There are no ‘good’ or ‘bad’ jobs

Posted on November 24, 2015 in Debates – Full Comment
November 23, 2015.   Stephen Gordon

The service sector has a bad reputation. Maybe it’s the name: “service” is derived from the Latin word for “slave,” and a popular impression of a service-sector job is one that involves doing the menial tasks expected of servants. When futurists say that service-sector jobs are the future of the labour market, a popular response is a mixture of dread and resignation.

There is something odd about this reaction: virtually all of our high-paying and high-prestige jobs are in the service sector — doctors, lawyers, teachers, firefighters and so forth. The ranks of the top 1 per cent of high income earners are almost entirely composed of people working in the service sector, and the service sector absorbs the vast majority of university graduates. The well-educated people who do find well-paid employment outside the service sector are invariably those who are in the business of providing services: financial planning, legal advice, engineering design, etc.

Service-sector jobs are not only the future of the Canadian labour market, they’re its present: 80 per cent of workers are employed in the service sector, up from 50 per cent in 1961 and 30 per cent in 1911. Even though the increase in service-sector employment has been accompanied by significant increases in living standard, many regret this trend: the “good” jobs are disappearing. But what does it mean to say that one job is better than another?

The history of economic thought has a long — albeit misguided — tradition of establishing hierarchies for different sectors of the economy. One of the better-known examples what the Physiocrat school developed in 18th-century France. Physiocracy posited that all value was derived from agriculture alone: other sectors simply recycled that which had been created by farmers, without creating additional value. Adam Smith was greatly influenced by the Physiocrats and many of their ideas appear in The Wealth of Nations, but he disagreed with the claim that only one sector could create value.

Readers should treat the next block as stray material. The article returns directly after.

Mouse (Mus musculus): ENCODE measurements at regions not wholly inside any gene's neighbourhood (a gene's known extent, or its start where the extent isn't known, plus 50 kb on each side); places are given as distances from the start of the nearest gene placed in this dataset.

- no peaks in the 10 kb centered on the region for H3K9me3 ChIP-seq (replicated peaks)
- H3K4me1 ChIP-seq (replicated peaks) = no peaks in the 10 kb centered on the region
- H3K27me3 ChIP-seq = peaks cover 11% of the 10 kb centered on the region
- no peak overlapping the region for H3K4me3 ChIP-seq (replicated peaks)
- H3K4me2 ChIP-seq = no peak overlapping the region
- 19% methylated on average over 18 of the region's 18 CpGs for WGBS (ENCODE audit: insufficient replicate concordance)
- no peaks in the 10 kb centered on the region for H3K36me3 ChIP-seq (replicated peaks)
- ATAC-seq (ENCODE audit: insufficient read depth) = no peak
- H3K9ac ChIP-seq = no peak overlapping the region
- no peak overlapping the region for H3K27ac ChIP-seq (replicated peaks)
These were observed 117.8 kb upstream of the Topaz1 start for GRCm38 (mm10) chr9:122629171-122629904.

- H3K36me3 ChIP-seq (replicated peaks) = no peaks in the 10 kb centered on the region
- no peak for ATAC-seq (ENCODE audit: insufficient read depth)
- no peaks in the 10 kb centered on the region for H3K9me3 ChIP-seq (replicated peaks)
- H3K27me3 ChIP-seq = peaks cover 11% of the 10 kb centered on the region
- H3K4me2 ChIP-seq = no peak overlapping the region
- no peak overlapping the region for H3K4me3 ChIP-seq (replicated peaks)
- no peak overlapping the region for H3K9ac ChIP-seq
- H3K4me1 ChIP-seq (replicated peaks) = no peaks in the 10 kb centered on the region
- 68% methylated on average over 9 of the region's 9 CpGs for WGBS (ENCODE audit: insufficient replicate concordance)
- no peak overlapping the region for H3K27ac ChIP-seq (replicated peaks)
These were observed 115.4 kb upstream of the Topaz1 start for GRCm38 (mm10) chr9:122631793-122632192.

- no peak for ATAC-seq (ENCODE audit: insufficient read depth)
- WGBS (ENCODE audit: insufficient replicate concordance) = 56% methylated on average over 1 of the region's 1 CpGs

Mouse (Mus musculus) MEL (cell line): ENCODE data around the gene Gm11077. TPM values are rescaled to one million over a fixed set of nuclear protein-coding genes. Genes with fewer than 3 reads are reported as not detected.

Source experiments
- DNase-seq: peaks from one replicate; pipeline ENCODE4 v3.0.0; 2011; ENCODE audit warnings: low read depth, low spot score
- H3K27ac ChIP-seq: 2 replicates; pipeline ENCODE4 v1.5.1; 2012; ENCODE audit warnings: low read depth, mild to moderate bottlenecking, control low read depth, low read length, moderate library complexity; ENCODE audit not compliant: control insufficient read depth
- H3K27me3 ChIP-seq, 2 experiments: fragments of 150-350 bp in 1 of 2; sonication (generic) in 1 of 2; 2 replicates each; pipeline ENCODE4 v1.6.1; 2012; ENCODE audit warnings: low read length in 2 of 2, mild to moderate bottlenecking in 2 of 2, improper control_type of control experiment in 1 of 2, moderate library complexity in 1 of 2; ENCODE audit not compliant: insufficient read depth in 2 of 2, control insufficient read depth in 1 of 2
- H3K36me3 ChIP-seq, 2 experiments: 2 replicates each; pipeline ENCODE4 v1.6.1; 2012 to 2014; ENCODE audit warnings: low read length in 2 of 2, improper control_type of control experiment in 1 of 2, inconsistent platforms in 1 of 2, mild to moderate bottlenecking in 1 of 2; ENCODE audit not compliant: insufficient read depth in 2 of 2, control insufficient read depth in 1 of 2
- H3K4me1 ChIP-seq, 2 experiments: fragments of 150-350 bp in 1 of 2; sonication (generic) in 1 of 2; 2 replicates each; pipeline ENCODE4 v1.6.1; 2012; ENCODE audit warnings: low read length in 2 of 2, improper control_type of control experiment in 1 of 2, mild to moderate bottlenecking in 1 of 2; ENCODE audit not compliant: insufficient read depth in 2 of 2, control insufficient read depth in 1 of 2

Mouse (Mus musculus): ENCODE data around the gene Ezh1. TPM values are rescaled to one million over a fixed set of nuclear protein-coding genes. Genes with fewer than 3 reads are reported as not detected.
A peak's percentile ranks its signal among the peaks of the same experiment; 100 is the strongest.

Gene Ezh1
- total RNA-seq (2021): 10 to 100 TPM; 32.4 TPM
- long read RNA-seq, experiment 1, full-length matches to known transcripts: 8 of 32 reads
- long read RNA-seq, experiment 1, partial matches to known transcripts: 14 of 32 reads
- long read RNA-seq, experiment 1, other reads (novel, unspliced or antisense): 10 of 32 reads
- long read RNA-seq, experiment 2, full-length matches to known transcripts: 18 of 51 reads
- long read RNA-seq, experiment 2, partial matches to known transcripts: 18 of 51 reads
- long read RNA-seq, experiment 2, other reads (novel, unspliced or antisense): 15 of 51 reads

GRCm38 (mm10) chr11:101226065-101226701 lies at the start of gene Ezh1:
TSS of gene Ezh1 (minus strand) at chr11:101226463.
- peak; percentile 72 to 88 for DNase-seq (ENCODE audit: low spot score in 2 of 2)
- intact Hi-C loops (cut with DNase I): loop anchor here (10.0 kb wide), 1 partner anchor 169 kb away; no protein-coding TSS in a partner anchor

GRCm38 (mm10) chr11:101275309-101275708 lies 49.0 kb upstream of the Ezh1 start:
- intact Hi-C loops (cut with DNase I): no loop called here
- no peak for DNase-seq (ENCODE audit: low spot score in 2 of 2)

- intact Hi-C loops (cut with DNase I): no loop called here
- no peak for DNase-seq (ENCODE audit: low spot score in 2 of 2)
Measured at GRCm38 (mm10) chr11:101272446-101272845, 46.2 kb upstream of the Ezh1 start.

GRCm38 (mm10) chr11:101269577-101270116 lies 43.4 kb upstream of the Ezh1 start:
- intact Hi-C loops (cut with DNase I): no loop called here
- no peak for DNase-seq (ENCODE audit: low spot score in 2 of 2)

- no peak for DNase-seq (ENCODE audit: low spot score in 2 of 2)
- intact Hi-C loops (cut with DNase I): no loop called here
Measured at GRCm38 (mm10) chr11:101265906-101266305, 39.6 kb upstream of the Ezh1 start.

Another tradition — whose origins were in Canada, of all places — places the manufacturing sector at the centre of economic development. The “Staples Thesis” was never a fully fleshed-out theory; the initial framework proposed by the University of Toronto economist Harold Innis was largely descriptive. But it did give rise to a staples approach that was popular in mid-20th century Canadian economics departments. A recurring theme of this work was the role of the manufacturing sector in economic development. One outcome of this research was the “staples trap” conjecture: an economy with a large resource sector would be deprived of the opportunities for growth that only a large manufacturing sector can provide.

Neither theory gets much traction in current economic thought, but their legacy lives on in public opinion. Much of the complex web of agricultural price supports, income supports and other supports — not least of which is successive Canadian governments continuing to act as enforcers for the dairy cartel — is based on the idea that farming is special, and deserves special treatment.

The same goes for the web of subsidies and special tax treatments for the manufacturing sector. A frequently-made argument is that manufacturing jobs “add value,” leaving the rest of us workers to wonder just what it is we do all day. This extraordinarily self-serving claim is surprisingly widely-accepted as a justification for government support.

These measures have largely been in vain. Technical progress is the proximate cause for the decline in employment outside the service sector — both in the share of the total and in absolute numbers. While new technologies can replace certain service-sector jobs (stenographers are a good example), automation has had a much greater impact in the goods sector. Canada’s manufacturing sector is producing more than it ever has; it just needs fewer workers to do so.

Being able to produce more goods with fewer workers should be an unalloyed benefit — and in the long run, it is — but the short-term costs can be non-trivial. For example, the MIT economist David Autour has found evidence that by eliminating jobs that are structured around routine tasks, automation has “hollowed out” the wage distribution in the United States, leading to a more polarized workforce and the accompanying potential for social tensions. (This pattern appears to be less evident in Canadian data.)

It’s not clear to me, however, that automation is destroying “good” jobs: a job that consists of routine tasks that a machine could do may not be worth saving, regardless of what sector it’s in. Of course, few goods-sector workers made redundant by automation can swiftly transition to a well-paid job in the service sector, and these transition issues should be taken seriously. Even so, it’s not helpful to think of the shift from employment in the goods sector to employment in the service sector as an exchange of good jobs for bad ones.

There are even reasons to be optimistic about the ongoing trend to services. While there are physical limits to the quantity of goods that can be produced, there are no obvious limits to our ability to find new ways to enjoy them. Creating value is more important than producing stuff.

National Post

Stephen Gordon is a professor of economics at Laval University.

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